Example of geofencing with PPC ads

A typical PPC campaign is a great way to reach target customers. Platforms like Google Ads offer location targeting, which is similar to geofencing — just without the virtual boundaries.

Ads work very similarly for geofencing — except the ads become available when a potential customer physically crosses into one of the geofences.

For example, let’s say you own a seafood restaurant. A couple walks down your block, and they’re in search of the best crab legs in town.

You know you’re one of the few seafood restaurants in the area, and you want to target the keyword “crab legs” in your ads.

Your restaurant uses geofencing technology to place a box around a three-block radius in every direction from your location. This means that your ads are served to patrons who search for keywords that you target while they’re in your vicinity.

However, just because you target specific keywords in your campaign doesn’t mean that your customers will automatically see your ads. You first have to determine how much you’re willing to pay when someone clicks on your ad that targets a specific keyword, and if it’s less than your competitors, your ad won’t be visible to passersby.

So in short, geofencing serves ads to your target customers within your invisible boundary — if you outbid your competitors for a specific keyword.

How accurate is geofencing?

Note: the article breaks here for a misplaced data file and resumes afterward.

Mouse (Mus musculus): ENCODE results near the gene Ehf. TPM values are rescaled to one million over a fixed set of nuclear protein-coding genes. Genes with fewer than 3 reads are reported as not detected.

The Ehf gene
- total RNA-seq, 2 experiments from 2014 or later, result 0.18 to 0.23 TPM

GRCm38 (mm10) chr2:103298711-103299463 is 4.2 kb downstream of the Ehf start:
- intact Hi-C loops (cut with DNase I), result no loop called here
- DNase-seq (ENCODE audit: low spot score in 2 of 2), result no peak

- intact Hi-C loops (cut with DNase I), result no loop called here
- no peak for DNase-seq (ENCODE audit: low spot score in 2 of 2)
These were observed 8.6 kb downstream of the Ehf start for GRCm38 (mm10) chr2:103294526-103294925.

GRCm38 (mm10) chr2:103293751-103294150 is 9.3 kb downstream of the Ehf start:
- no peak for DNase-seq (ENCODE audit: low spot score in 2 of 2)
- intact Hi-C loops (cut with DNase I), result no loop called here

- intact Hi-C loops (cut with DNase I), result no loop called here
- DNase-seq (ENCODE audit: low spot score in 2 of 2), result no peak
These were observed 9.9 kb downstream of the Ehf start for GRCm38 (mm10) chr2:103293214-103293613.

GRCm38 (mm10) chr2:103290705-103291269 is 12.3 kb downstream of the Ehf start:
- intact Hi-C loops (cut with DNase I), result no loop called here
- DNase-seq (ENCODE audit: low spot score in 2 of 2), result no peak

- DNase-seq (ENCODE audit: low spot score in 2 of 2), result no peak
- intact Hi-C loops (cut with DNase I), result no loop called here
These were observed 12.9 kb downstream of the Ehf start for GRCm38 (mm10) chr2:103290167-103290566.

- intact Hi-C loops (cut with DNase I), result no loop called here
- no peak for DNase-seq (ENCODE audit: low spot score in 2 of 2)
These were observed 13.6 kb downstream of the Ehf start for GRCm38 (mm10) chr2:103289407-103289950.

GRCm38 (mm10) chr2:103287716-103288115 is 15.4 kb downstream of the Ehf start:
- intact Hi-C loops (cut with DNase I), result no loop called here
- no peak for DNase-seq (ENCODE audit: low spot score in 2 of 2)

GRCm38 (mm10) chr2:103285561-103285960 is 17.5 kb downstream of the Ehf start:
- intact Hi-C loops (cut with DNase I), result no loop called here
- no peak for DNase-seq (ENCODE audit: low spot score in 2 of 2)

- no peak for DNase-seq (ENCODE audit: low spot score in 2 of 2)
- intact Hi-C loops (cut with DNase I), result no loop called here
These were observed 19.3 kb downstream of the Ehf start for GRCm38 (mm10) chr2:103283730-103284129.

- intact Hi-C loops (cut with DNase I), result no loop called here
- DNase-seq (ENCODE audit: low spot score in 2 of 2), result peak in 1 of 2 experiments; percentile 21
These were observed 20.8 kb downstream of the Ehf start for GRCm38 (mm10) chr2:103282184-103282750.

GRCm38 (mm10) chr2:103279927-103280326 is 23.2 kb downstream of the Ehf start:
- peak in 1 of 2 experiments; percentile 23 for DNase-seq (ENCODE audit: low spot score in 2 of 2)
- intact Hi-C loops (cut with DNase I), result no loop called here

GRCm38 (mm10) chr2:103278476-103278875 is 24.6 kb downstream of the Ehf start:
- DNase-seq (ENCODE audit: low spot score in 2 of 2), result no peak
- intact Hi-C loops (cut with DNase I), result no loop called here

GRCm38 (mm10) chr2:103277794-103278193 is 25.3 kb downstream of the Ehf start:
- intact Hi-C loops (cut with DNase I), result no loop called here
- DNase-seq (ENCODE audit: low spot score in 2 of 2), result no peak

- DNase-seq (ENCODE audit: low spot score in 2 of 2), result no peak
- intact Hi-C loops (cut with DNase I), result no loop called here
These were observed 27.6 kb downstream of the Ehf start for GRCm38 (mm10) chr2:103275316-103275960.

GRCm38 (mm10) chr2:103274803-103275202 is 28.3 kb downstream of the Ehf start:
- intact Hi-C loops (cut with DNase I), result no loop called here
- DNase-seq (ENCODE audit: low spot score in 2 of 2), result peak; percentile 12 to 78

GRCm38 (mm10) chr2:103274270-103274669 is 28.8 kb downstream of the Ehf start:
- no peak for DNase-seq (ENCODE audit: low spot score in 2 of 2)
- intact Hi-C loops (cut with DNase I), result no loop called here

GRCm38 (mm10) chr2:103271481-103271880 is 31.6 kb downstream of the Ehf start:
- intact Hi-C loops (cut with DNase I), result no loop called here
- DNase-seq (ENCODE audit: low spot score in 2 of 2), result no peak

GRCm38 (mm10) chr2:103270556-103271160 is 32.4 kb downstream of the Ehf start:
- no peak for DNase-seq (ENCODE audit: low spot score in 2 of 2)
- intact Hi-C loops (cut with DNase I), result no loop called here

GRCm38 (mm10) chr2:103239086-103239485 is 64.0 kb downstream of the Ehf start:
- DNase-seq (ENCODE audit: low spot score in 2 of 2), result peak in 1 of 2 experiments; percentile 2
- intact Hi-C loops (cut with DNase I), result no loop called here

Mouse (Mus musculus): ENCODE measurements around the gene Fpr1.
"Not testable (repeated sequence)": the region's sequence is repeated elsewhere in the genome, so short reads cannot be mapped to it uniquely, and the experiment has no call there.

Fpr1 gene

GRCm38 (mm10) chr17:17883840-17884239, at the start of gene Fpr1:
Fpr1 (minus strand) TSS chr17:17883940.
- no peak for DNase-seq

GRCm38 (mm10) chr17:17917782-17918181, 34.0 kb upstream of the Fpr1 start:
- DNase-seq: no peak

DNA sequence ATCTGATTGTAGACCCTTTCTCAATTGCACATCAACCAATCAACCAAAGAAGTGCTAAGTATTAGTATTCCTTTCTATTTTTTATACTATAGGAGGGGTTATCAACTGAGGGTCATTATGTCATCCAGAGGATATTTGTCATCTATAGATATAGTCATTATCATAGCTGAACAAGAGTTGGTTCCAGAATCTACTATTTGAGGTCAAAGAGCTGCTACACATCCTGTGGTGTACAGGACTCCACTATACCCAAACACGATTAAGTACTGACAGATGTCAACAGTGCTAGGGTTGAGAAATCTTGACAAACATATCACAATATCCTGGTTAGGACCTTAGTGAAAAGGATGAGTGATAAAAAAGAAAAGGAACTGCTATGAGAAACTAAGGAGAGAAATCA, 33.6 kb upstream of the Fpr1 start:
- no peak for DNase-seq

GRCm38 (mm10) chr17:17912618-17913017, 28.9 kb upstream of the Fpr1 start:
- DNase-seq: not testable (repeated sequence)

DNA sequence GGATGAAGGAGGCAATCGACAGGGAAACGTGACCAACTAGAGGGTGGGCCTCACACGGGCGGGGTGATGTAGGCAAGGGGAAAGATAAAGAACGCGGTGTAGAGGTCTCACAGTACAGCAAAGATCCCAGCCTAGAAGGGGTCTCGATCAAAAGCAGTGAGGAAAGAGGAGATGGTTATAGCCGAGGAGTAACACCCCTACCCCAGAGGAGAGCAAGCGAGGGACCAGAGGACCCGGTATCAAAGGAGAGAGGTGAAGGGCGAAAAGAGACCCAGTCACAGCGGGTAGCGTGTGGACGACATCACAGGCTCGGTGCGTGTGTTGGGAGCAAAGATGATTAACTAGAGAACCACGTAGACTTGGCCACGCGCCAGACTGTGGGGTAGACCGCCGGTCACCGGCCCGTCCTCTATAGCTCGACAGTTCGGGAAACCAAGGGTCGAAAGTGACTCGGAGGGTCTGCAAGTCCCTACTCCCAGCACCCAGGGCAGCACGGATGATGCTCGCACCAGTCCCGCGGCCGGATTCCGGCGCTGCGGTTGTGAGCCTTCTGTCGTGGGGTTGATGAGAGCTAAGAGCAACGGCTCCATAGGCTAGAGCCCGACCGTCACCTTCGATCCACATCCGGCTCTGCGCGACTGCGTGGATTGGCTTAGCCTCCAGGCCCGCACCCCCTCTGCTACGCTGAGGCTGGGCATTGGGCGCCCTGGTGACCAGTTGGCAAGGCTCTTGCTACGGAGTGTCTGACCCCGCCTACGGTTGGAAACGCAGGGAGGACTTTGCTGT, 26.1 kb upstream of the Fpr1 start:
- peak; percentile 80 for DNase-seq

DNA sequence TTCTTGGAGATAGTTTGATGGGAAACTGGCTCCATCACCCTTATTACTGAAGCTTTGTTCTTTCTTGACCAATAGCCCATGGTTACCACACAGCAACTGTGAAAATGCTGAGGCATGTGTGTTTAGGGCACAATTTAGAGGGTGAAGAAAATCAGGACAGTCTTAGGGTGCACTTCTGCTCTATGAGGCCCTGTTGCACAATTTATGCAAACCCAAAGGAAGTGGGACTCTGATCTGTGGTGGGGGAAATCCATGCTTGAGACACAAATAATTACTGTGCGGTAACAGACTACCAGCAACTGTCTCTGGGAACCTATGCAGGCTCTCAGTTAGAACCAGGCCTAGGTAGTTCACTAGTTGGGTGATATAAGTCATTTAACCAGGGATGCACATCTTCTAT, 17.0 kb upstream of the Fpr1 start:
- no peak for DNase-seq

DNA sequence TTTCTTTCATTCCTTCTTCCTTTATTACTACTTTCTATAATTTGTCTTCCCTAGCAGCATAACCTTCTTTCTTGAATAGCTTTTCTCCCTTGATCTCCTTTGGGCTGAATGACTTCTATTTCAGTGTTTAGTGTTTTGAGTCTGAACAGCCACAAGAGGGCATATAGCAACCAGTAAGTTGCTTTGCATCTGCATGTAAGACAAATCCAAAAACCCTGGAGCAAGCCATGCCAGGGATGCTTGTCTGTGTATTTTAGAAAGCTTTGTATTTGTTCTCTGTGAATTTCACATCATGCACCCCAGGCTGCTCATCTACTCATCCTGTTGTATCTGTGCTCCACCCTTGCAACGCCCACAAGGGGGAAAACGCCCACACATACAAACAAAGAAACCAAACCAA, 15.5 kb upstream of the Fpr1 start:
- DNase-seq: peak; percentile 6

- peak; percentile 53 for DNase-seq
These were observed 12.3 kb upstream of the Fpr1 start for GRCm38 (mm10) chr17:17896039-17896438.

To ensure that geofences are as accurate as possible, the technology utilizes a combination of GPS, cellular data and Wi-Fi data.

In environments where cell phone towers and Wi-Fi routers are everywhere — urban environments provide a good example — the accuracy of geofencing can reach anywhere from 100 to 200 meters.

In rural areas where there aren’t as many towers or Wi-Fi hotspots, accuracy can reach a few hundred meters.

Keep in mind that geofencing will always work best when you enable a smartphone’s Wi-Fi enabled and activate GPS services.

How expensive is geofencing technology?

Many businesses are quick to adopt this new form of marketing, but one of the first questions they have is “how much does it cost?”

Being that geofencing is a newer strategy to the market, it’s difficult to put an exact price tag on the service. Not to mention, every agency is different and tends to charge different amounts for services.

However, there are a few things that can help you determine how much a geofencing campaign will cost your company.

How much do you want to pay per month for ads?

If you’re opting to use PPC ads for your geofencing campaign, you’ll need to decide how much you’re willing to spend on ads per month.

If you’re targeting keywords that are more specific and long-tail, you’ll likely pay much less than you would if you want to target more general keywords. That’s because there’s a much higher concentration of general keywords, which means more competition and a higher cost-per-click.

A good estimate for monthly ad spend for a geofencing campaign is anywhere from $1000 to upwards of $10,000, depending on your industry and competition.

How many business locations do you have?

The cost of your geofencing campaign can also fluctuate depending on how many locations your business has. If you have five main locations that you want to target with geofencing, you’ll pay for each of those locations.

That being said, the fewer locations you have, the cheaper the campaign.